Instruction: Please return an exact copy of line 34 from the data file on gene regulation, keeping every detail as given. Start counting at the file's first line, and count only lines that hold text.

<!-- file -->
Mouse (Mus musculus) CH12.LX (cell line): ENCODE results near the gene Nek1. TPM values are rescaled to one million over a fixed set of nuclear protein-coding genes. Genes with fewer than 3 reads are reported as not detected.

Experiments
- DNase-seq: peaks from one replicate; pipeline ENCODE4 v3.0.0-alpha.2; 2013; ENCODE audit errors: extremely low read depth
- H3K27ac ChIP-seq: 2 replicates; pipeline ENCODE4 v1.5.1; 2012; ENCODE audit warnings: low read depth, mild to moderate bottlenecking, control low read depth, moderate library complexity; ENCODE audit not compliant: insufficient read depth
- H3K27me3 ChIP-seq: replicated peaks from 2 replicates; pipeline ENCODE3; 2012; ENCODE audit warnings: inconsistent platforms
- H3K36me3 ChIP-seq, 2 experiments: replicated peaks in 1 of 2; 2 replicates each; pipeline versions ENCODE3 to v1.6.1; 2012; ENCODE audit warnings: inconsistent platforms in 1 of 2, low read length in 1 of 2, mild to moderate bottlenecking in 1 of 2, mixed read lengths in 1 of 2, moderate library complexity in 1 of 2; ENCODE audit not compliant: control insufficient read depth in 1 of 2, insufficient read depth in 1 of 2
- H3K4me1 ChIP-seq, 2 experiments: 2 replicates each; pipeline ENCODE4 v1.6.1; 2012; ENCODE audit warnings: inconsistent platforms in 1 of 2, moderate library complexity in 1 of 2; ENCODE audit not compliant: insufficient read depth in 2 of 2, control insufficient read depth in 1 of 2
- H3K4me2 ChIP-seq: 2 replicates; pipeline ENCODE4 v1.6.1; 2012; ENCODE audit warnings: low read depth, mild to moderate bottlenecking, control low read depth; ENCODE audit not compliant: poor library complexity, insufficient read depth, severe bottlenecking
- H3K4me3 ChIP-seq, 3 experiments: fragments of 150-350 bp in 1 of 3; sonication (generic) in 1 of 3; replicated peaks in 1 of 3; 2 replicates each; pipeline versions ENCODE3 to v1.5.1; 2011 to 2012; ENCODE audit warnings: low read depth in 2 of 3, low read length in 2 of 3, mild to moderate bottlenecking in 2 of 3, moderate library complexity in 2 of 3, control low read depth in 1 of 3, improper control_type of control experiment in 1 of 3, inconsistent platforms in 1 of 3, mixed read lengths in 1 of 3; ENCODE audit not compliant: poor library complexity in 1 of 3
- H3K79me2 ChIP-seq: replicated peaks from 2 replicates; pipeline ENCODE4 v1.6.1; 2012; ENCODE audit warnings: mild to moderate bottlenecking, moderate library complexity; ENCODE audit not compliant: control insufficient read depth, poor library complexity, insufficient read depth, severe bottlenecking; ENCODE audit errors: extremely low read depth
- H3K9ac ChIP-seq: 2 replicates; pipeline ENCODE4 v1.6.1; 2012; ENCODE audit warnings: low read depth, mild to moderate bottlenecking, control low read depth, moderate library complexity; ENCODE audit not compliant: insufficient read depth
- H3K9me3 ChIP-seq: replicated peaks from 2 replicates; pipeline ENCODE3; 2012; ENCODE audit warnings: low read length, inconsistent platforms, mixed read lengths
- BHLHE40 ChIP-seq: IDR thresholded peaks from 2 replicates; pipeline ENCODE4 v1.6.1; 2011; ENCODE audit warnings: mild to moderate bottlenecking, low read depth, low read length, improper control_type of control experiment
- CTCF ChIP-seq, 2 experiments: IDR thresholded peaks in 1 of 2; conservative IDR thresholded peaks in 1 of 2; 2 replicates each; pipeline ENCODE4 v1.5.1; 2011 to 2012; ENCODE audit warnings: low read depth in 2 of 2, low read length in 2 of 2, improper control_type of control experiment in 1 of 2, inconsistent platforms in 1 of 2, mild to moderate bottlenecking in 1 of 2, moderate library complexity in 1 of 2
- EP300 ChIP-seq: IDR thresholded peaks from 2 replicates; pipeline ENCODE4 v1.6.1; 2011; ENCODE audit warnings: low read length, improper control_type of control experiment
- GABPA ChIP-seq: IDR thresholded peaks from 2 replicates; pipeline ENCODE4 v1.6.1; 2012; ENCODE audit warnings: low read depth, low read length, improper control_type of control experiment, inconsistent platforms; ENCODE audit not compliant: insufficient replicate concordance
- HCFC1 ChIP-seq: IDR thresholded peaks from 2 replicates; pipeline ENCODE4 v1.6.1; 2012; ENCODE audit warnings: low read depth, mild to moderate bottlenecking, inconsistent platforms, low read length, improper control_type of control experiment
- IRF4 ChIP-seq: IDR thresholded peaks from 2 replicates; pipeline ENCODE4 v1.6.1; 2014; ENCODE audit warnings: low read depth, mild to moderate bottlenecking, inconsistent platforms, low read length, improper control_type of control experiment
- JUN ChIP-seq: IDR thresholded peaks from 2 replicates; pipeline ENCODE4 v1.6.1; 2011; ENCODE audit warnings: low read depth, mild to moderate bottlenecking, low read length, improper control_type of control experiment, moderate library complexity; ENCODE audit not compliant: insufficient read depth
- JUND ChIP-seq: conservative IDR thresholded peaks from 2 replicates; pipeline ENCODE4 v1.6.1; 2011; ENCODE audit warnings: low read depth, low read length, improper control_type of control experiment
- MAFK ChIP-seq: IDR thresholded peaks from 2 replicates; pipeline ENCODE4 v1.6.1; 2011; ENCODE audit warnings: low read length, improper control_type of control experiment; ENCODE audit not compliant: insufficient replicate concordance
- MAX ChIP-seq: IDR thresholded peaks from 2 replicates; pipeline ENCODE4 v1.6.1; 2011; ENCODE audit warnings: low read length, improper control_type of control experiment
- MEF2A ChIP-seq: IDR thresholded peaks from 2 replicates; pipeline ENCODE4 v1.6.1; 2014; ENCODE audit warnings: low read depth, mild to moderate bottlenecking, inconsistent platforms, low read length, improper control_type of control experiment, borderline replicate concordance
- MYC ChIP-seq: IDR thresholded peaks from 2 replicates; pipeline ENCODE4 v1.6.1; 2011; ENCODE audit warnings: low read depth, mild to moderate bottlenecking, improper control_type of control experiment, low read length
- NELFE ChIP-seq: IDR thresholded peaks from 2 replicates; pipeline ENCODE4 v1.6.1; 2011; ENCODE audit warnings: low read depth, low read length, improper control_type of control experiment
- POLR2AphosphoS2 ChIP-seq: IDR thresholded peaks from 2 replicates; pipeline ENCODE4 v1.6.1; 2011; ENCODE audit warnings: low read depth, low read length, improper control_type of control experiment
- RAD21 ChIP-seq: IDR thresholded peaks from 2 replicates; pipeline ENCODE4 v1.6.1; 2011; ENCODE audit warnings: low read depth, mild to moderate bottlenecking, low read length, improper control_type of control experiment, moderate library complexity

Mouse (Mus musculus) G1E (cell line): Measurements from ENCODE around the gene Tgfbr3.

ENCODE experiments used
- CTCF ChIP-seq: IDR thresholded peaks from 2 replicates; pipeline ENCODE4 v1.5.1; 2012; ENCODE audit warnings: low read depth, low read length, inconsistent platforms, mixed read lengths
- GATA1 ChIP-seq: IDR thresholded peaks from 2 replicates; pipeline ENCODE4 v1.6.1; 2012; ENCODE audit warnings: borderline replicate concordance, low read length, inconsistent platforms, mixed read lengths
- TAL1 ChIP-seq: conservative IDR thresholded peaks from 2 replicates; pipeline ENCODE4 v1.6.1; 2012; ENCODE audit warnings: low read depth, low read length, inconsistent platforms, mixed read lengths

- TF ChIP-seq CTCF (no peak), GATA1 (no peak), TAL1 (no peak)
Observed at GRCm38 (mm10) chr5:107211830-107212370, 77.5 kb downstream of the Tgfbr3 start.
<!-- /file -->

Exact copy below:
Observed at GRCm38 (mm10) chr5:107211830-107212370, 77.5 kb downstream of the Tgfbr3 start.